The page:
Included with the pump are mounting brackets to allow users to mount it in various parts of a system including in drive bays and on 120/140 mm cooling fans. Also supplied is an in-loop temperature probe and a 24-pin power supply jumper so users can fill up without having to power the system components on. This is important for debugging any issues with a loop.

The Corsair Hydro X Series offers two main types of core fittings and tubing. This includes Softline in 10/13 mm ID/OD, and hardline in 14/10 mm. The Hardline is constructed from PMMA, while the Softline is made from PVC. There is a wide variety of fittings to allow users to create the right configuration including 45° and 90° angled fittings, as well as rotary splitters, ball valves, and a fill port.

The fittings themselves are constructed from brass and are G1/4" thread. Each core fitting is knurled brass and is available in both silver and black varieties. Corsair states that its range should only be used with other parts constructed from copper and brass to avoid mixing metals which can cause corrosion.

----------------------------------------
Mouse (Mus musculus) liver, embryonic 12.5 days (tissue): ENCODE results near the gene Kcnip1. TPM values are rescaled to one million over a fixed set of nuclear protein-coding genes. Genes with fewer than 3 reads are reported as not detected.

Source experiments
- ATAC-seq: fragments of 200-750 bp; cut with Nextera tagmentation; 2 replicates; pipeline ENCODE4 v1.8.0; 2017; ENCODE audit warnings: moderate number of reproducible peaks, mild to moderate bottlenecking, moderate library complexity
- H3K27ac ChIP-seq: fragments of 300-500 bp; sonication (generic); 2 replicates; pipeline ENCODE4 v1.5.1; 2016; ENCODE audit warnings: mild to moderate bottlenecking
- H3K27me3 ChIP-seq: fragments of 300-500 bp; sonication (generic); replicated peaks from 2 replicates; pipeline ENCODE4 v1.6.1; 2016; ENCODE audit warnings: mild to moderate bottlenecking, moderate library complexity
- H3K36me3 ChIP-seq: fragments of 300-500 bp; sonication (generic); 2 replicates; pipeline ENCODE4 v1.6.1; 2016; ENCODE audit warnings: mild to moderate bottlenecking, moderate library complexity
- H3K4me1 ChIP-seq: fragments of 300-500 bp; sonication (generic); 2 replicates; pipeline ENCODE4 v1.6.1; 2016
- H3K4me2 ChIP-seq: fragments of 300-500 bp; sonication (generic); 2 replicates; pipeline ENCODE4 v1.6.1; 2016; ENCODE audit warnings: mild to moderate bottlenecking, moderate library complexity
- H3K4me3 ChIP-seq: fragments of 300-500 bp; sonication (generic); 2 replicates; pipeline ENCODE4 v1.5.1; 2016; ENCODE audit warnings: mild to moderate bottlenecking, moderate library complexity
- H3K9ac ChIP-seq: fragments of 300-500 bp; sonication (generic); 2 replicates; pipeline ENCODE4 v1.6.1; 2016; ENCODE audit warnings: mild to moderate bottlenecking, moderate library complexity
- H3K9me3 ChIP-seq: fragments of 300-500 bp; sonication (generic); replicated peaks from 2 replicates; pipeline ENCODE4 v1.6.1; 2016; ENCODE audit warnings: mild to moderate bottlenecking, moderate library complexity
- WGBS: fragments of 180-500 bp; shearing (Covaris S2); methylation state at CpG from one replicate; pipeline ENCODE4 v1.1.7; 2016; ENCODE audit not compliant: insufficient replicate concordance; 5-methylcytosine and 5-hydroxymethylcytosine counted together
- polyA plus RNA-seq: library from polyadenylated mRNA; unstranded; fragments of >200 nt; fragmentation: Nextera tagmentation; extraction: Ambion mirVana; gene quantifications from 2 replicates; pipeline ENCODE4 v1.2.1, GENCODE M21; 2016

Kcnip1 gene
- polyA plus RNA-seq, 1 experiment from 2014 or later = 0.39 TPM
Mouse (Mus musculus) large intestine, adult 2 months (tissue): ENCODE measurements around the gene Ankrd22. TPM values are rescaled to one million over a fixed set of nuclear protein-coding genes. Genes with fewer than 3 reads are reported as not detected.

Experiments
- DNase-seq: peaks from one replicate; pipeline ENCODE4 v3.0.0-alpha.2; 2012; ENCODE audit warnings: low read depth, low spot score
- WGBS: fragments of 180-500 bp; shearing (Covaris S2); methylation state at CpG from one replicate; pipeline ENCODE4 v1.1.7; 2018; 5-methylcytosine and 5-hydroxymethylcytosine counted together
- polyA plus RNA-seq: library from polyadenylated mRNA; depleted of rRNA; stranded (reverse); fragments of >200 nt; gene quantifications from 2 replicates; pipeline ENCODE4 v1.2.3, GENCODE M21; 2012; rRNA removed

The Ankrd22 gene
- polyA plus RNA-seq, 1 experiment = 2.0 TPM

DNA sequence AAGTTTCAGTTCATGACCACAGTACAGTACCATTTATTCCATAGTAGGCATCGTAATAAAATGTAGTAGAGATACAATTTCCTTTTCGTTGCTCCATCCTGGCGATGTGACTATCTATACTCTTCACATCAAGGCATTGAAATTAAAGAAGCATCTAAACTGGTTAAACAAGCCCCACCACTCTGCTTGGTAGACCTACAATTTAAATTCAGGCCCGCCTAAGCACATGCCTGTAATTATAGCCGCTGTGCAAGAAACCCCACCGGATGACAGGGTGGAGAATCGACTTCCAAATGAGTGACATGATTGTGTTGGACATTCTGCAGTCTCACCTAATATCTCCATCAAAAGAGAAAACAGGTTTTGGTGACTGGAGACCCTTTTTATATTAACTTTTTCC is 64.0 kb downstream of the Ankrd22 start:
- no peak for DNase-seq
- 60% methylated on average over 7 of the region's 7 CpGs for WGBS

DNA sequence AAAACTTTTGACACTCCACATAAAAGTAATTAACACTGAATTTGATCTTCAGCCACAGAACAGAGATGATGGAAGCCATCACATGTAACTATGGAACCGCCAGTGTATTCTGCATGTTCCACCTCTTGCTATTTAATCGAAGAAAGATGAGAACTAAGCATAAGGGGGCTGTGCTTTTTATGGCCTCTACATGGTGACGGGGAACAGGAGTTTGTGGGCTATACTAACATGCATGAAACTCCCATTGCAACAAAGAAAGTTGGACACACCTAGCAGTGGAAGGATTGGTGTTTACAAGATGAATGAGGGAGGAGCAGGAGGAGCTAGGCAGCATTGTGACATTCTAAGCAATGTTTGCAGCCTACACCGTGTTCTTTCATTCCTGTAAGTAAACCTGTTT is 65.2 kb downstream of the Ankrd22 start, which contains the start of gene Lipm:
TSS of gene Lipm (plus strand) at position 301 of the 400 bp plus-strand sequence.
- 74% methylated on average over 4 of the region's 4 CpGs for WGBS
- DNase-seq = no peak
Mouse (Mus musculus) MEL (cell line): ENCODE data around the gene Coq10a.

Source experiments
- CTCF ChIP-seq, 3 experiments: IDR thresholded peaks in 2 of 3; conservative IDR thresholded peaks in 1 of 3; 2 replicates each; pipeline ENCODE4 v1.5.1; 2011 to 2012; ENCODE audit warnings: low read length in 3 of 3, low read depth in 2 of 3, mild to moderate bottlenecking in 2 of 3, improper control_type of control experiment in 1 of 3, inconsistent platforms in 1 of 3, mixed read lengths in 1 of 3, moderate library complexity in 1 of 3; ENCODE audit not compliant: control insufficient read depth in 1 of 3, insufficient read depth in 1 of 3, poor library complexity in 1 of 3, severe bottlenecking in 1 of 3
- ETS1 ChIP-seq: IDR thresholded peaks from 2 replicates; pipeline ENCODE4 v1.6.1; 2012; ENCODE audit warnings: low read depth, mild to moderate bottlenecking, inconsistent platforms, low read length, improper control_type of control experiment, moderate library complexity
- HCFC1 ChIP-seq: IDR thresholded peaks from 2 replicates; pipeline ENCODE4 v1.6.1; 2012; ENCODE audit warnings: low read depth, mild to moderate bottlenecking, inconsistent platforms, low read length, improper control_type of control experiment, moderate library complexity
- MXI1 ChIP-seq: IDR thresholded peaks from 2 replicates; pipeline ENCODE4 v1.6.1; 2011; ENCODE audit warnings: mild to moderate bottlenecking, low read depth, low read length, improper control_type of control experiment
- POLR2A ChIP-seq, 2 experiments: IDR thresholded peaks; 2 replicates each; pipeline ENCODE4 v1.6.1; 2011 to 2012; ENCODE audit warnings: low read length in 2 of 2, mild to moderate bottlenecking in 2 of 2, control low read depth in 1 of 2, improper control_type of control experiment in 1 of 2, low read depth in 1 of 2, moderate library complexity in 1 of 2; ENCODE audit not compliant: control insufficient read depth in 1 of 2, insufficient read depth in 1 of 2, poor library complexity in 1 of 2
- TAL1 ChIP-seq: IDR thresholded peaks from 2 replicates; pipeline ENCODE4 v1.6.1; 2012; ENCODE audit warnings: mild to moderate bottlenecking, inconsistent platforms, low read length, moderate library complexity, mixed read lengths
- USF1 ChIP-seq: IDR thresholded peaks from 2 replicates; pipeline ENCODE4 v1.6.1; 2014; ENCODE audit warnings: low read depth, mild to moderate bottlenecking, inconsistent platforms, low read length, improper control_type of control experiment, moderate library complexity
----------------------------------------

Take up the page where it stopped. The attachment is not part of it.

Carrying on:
It wouldn't be a full water cooling series without radiators, and Corsair is offering its slim 30 mm XR5 radiators in six sizes including 120, 140, 240, 280, 360, and 420 mm. The thicker XR7 radiators are available in 240 mm, 360 mm and in a larger 480 mm size. Each XR7 radiator is 54 mm thick and is constructed from copper and brass, with support for 120 mm cooling fans. Dependant on the size and space inside the chassis, each radiator supports both push and pull for better cooling performance. At present, the radiators are only available in black.

The Corsair Hydro X Series XL5 coolant is manufactured by renowned fluid specialist Mayhems Solutions and is available in clear, and four colors. This includes red, green, blue and purple and each bottle is available in 1 liter capacities.

Corsair Hydro X Build Experience
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  • LedHed - Wednesday, February 5, 2020 - link

    If you read the review, he had to use the 240mm because of space constraints (caused by the E-ATX motherboard).